In another dispiriting setback for the US’ efforts to stamp out COVID-19, scientists who studied a big outbreak in Massachusetts concluded that vaccinated people who got so-called breakthrough infections carried about the same amount of the virus as those who did not get the shots.
Health officials on Friday released details of that research, which was key in last week’s decision by the US Centers for Disease Control and Prevention to recommend that vaccinated people return to wearing masks indoors in parts of the US where the Delta variant of SARS-CoV-2 is fueling infection surges.
The authors said the findings suggest that the CDC’s mask guidance should be expanded to include the entire country, even outside hot spots.
The findings have the potential to upend past thinking about how the disease is spread. Previously, vaccinated people who became infected were thought to have low levels of virus and to be unlikely to pass it to others, but the new data show that is not the case with the Delta variant.
The outbreak in Provincetown — a seaside tourist spot on Cape Cod in the county with Massachusetts’ highest vaccination rate — has so far included more than 900 cases. About three-quarters of them were people who were fully vaccinated.
Travis Dagenais, who was among the many vaccinated people infected, said “throwing caution to the wind” and partying in crowds for long nights over the Independence Day holiday was a mistake.
“The dominant public messaging has been that the vaccine means a return to normal,” the 35-year-old Boston resident said on Thursday. “Unfortunately, I’ve now learned it’s a few steps toward normal, not the zero-to-60 that we seem to have undertaken.”
Dagenais credits being vaccinated with easing the worst of the flu-like symptoms in a couple of days. He has recovered.
Like many states, Massachusetts lifted all COVID-19 restrictions in late May, ahead of the traditional Memorial Day start of the summer season. Provincetown this week reinstated an indoor mask requirement for everyone.
Leaked internal documents on breakthrough infections and the Delta variant say that the CDC might be considering other changes in advice on how the US fights COVID-19, such as recommending masks for everyone and requiring vaccines for doctors and other health workers.
The Delta variant, first detected in India, causes infections that are more contagious than the common cold, flu, smallpox and the Ebola virus, and it is as infectious as chickenpox, say the documents, which mention the Provincetown cases.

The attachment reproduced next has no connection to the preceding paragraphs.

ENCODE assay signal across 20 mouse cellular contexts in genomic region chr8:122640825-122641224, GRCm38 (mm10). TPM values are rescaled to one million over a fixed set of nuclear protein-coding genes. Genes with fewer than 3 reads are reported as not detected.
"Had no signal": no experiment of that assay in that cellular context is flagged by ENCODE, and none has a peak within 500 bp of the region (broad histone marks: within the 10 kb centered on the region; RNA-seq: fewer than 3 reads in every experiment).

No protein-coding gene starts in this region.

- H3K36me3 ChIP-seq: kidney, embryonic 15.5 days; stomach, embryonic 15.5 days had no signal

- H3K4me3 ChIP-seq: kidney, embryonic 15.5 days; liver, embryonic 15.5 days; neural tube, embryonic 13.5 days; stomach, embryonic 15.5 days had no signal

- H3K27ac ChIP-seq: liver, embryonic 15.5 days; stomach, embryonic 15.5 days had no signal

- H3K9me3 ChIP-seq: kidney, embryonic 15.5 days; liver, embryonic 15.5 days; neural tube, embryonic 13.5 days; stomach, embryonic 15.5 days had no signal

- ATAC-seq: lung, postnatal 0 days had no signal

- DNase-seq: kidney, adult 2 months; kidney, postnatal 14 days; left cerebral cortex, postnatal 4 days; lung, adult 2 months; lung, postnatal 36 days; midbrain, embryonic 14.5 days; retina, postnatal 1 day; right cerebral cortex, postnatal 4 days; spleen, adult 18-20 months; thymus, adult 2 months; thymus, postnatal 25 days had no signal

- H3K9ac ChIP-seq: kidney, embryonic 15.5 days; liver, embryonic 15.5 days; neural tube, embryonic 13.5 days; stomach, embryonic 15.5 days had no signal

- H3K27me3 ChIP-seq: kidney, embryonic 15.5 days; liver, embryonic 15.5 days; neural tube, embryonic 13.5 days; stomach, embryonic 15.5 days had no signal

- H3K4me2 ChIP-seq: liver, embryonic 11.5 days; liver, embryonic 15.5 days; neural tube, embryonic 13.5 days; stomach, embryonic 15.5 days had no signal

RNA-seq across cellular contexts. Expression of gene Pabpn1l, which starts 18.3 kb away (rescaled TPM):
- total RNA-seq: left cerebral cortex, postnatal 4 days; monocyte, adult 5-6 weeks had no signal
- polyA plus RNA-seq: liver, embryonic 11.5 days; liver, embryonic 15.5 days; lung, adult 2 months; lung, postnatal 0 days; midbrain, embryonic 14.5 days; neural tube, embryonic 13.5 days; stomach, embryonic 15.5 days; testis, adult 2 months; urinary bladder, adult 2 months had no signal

The documents were obtained by the Washington Post.
As they say, COVID-19 vaccines are still highly effective against the Delta variant at preventing serious illness and death.
The Provincetown outbreak and the documents highlight the enormous challenge the CDC faces in encouraging vaccination, while acknowledging that breakthrough cases can occur and can be contagious, but are uncommon.
The documents appear to be talking points for CDC staff to use with the public.
One point said: “Acknowledge the war has changed,” an apparent reference to deepening concern that many millions of vaccinated people could be a source of wide-ranging spread.
An agency spokeswoman declined to comment on the documents.
The White House on Friday defended its approach to rising COVID-19 cases and shifting public health guidelines, and repeatedly deferred to the CDC, while stressing the need for vaccinations.
“The most important takeaway is actually pretty simple. We need more people to get vaccinated,” White House spokeswoman Karine Jean-Pierre said.
Pressed about the changing guidance, Jean-Pierre repeatedly said: “We don’t make those types of decisions from here.”
People with breakthrough infections make up an increasing portion of hospitalizations and in-hospital deaths among COVID-19 patients, coinciding with the spread of the Delta variant, the leaked documents say.
Although experts generally agreed with the CDC’s revised indoor masking stance, some said the report on the Provincetown outbreak does not prove that vaccinated people are a significant source of new infections.
“There’s scientific plausibility for the [CDC] recommendation, but it’s not derived from this study,” said Jennifer Nuzzo, an associate professor at the Johns Hopkins Bloomberg School of Public Health.
The CDC report is based on about 470 COVID-19 cases linked to the Provincetown festivities, which included densely packed indoor and outdoor holiday events at bars, restaurants, guest houses and rental homes.
Researchers ran tests on a portion of them and found about the same level of virus in those who were fully vaccinated and those who were not.
Three-quarters of the infections were in fully vaccinated individuals. Among those fully vaccinated, about 80 percent experienced symptoms with the most common being a cough, headache, sore throat, muscle aches and a fever.
Dagenais said he started to feel ill the evening he returned home and initially chalked it up to long nights of partying in packed Provincetown nightclubs.
Yet as the days wore on and the fever, chills, muscle aches and fatigue set in, he knew it was something more.
In the report, the measure researchers used to assess how much virus an infected person is carrying does not indicate whether they are actually transmitting the virus to other people, said Angela Rasmussen, a virologist at the University of Saskatchewan.
CDC officials say more data is coming.
They are tracking breakthrough cases as part of much larger studies that involve following tens of thousands of vaccinated and unvaccinated people across the US over time.
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